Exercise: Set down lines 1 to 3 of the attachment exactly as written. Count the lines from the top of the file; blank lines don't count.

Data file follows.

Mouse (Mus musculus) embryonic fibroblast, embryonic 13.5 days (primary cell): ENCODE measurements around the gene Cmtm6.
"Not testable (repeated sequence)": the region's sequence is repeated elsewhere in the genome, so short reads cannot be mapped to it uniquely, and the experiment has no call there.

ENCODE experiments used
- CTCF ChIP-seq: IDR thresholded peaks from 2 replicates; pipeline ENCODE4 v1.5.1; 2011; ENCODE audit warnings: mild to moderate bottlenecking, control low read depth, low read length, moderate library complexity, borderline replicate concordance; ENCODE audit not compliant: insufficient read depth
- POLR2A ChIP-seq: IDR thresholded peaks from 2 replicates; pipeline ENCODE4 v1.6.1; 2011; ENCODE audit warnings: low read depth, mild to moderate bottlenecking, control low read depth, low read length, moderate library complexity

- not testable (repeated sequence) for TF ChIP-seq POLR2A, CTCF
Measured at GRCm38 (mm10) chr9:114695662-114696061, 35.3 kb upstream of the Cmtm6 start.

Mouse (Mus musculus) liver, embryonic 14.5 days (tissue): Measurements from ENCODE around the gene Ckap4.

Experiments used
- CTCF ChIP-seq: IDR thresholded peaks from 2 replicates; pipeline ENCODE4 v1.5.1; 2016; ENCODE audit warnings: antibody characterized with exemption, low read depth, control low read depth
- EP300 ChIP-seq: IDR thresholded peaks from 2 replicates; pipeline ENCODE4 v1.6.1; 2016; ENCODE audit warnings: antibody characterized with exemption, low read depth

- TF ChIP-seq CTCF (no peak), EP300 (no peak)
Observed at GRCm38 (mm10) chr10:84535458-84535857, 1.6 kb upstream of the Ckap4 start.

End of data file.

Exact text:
Mouse (Mus musculus) embryonic fibroblast, embryonic 13.5 days (primary cell): ENCODE measurements around the gene Cmtm6.
"Not testable (repeated sequence)": the region's sequence is repeated elsewhere in the genome, so short reads cannot be mapped to it uniquely, and the experiment has no call there.

ENCODE experiments used